A closer inspection, (in better light!), of both the instructions and the label on the bottom of the battery contain clear instructions for charging the battery and how the various indicators indicate end-of-charge.

(Things that would have been nice, but aren’t a reason not to get the battery.)

  1. The battery is not the same size and shape as the original 8-cell AA battery pack.  Depending on how you attach it, it either prevents you from using the Velcro battery strap, or it sticks way out past the end of the robot.
  • I don’t know if the newer versions of the GoPiGo will have a different way of attaching the battery or not.  I ended up using sticky Velcro strips on both the chassis and the bottom of the battery to hold it in place.
  1. The battery is lighter than the original battery pack.  Depending on how you have your 'bot configured, and where the 'bot’s center of gravity is, it may have a tendency to tip forward.
  • In my own case, and in the more typical configurations, the robot is still rear-heavy enough to not tip forward when standing or coming to a rapid stop.  However, the change in weight is something that should be noted and accounted for.
  1. The battery is much wider than the original 8-cell battery pack.  This prevents you from using the mounting holes on the sides or back edge of the rear of the 'bot for anything without sliding the battery pack a significant distance to the side.
  2. The batteries come with a North American power plug, though the adapter is 110/220v rated. The absence of other power mains plug configurations makes this battery more difficult to use in places other than North America.
  • In Europe, I am using it with a blade-to-pin-plug adapter, which is doable but inconvenient.

Overall impression:
The idea of a long-life rechargeable battery pack is an excellent one, especially for classroom or serious hobby use, as the original battery arrangement was woefully inadequate without super-premium cells which are a significant expense.  Based on the limited experience I have had with it so far, I expect it to considerably outlast the original NiMH cells I had in the original 8-cell battery holder, both in run-time and useful life expectancy.

If I were buying the GoPiGo robot for classroom use, I would seriously recommend using this battery both for the extended run-time and the rapid recharge cycle time.

Unfortunately, this excellent idea is considerably diminished by the extremely short power cord which prevents you from choosing alternate battery mounting configurations based on design or need.  (The previous battery pack had a long enough cord to allow several alternate positions and configurations.)  Likewise, the fact that the battery cord’s connector that fits into the GoPiGo controller board is both short and a right-angle makes it virtually impossible to use without tools.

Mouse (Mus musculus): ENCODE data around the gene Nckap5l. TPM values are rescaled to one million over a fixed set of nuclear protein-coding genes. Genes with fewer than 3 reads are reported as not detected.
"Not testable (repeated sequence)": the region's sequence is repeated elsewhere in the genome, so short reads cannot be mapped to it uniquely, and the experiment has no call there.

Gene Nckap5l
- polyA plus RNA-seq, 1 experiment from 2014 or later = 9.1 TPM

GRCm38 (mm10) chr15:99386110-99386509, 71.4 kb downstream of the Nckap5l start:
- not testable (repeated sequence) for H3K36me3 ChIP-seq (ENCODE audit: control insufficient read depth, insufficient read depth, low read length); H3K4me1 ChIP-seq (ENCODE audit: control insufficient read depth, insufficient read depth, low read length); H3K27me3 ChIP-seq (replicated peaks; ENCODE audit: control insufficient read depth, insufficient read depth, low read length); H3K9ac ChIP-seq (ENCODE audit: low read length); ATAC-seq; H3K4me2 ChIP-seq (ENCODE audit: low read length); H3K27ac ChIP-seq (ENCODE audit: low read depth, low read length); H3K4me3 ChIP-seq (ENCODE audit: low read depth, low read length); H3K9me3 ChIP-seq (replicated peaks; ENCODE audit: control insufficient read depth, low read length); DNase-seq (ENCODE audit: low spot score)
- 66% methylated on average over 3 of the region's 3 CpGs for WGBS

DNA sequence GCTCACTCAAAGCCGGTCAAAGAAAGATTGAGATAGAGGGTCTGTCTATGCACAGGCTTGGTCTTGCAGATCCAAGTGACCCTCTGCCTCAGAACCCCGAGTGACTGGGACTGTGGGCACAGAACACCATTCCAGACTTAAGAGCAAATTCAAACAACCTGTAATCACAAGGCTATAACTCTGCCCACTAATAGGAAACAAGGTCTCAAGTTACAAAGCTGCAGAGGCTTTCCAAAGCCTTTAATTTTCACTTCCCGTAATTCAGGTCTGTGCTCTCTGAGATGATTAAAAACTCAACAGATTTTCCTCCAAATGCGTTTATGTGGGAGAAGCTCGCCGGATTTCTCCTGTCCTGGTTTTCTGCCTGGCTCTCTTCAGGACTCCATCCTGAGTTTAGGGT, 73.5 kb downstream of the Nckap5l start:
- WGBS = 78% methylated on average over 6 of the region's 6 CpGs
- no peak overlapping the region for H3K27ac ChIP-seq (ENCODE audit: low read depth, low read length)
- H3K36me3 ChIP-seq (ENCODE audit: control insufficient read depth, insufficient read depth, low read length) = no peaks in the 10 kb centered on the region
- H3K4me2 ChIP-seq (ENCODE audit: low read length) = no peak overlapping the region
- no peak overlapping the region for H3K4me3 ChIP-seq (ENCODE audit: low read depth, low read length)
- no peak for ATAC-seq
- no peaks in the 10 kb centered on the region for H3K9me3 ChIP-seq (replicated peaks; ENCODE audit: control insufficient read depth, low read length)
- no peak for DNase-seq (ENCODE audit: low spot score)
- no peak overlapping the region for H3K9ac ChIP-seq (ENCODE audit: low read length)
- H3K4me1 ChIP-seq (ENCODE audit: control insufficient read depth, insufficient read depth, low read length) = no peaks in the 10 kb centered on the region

This is partially mitigated by the fact that the barrel connector is a standard size often used for 12v adapters and the advanced user can either modify the existing cord or fabricate a custom one of their own using off-the-shelf parts.


  1. Make the power cord at least 50% longer.
  2. Make the one end that plugs into the GoPiGo controller board a straight barrel connector instead of the right-angle connector currently there.  Note that the end that plugs into the battery is a right-angle connector and should remain so.
  3. If you plan, or desire, to sell these battery packs to places outside of North America, they should have either different power adapter versions, or replaceable mains plugs for the adapter itself, to correspond with the various power receptacles in different countries/regions.
    4. Make sure adequate charging instructions are included with the battery set.
  4. (Nice to have)  Include the “Y” charging adapter with the battery so that the battery pack can be charged without removing it from the 'bot.

What say ye?


Note update to article and addition of “Executive Summary”.

Good overall review. Although I really only agree with recommendation #1 :slight_smile:

I had bought the same model (at least something very similar) from Amazon before Modular Robotics carried it, so mine didn’t come with a power cord. From your pictures the one included does look short. The cord I got is quite a bit longer - I had to gather it in and zip tie it. But I think if yours were longer, your recommendation #2 would go away. I almost never unplug the end that goes into the robot, so really no reason for it to stick out. Same for #5 - I just unplug the adapter to charge it. If the cable is long enough there’s enough slack that’s not a big deal. The Y-jack that came with my power cell had straight jacks on both ends, so I wouldn’t have wanted to use it anyway. If it had right angle jacks then it might work OK (edit - see below. I think this would be really handy if it had right angle jacks). As for recommendation #4 - I don’t recall that mine came with instructions. Better that these chargers be intuitive - plug it in, it’s done when all the lights are green. Most people aren’t necessarily follow complicated instructions anyway. As for #3 - it would be nice, but it becomes a logistics headache to stock all possible plugs. Maybe having a low cost adapter available as a purchase option would be an alternative. I guess if they had enough sales to a given market (e.g. the EU) it would be worth stocking different chargers.